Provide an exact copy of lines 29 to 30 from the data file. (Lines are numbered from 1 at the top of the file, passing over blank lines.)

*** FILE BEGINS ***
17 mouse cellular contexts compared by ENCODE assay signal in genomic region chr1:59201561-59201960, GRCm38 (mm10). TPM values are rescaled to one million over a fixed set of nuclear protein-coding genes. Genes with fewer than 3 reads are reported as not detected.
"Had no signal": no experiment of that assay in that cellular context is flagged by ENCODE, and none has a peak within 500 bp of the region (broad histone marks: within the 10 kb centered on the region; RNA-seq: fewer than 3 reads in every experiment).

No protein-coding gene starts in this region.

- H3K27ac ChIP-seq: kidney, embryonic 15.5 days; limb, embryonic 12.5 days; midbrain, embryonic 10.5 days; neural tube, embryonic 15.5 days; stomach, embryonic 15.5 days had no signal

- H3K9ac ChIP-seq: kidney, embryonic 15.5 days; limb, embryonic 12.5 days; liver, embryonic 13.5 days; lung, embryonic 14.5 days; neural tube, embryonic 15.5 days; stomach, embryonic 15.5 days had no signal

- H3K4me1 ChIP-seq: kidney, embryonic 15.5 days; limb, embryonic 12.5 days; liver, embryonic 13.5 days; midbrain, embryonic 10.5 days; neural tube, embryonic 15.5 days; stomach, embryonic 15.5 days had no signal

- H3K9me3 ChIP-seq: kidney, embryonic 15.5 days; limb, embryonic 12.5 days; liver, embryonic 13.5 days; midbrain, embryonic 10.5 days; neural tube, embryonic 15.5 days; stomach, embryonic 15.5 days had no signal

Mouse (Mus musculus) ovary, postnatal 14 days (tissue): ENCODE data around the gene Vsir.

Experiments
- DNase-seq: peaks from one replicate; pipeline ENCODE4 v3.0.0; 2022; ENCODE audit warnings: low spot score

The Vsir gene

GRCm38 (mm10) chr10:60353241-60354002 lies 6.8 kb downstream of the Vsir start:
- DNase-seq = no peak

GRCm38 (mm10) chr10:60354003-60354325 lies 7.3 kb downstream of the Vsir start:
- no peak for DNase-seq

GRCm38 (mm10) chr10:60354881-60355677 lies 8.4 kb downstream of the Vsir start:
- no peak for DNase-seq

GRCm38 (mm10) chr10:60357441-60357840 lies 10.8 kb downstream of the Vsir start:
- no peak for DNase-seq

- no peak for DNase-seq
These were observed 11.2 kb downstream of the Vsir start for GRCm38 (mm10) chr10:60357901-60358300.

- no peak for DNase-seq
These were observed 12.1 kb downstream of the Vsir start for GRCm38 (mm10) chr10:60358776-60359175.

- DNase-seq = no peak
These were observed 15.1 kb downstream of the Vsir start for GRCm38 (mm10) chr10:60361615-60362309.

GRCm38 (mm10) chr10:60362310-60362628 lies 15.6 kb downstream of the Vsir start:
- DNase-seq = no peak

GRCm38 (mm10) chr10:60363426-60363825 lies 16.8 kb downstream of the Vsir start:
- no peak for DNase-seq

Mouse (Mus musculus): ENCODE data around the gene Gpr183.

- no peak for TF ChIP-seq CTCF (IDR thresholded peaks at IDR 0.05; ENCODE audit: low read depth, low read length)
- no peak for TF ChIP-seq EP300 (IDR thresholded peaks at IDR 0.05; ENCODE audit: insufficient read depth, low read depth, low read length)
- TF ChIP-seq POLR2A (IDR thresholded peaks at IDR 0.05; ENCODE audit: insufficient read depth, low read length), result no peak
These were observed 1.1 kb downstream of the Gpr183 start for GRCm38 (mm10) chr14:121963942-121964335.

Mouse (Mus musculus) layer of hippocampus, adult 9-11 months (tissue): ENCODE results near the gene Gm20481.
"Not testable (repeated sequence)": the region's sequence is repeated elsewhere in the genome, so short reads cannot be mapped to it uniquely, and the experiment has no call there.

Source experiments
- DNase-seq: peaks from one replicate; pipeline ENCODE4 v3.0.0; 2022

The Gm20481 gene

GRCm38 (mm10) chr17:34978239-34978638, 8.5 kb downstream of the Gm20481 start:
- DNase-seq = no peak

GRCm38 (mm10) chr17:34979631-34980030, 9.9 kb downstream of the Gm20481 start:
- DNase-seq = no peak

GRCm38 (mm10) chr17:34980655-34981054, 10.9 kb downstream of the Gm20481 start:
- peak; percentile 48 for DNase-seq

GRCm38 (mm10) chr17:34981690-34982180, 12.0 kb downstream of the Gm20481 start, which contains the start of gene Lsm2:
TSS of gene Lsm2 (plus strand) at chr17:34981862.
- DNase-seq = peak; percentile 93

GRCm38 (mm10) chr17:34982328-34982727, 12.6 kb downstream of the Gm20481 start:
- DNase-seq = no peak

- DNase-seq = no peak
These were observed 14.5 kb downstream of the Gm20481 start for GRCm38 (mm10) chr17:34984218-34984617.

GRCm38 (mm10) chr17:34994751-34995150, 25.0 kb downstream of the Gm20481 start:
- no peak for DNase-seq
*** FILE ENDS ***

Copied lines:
- no peak for DNase-seq

Mouse (Mus musculus): ENCODE data around the gene Gpr183.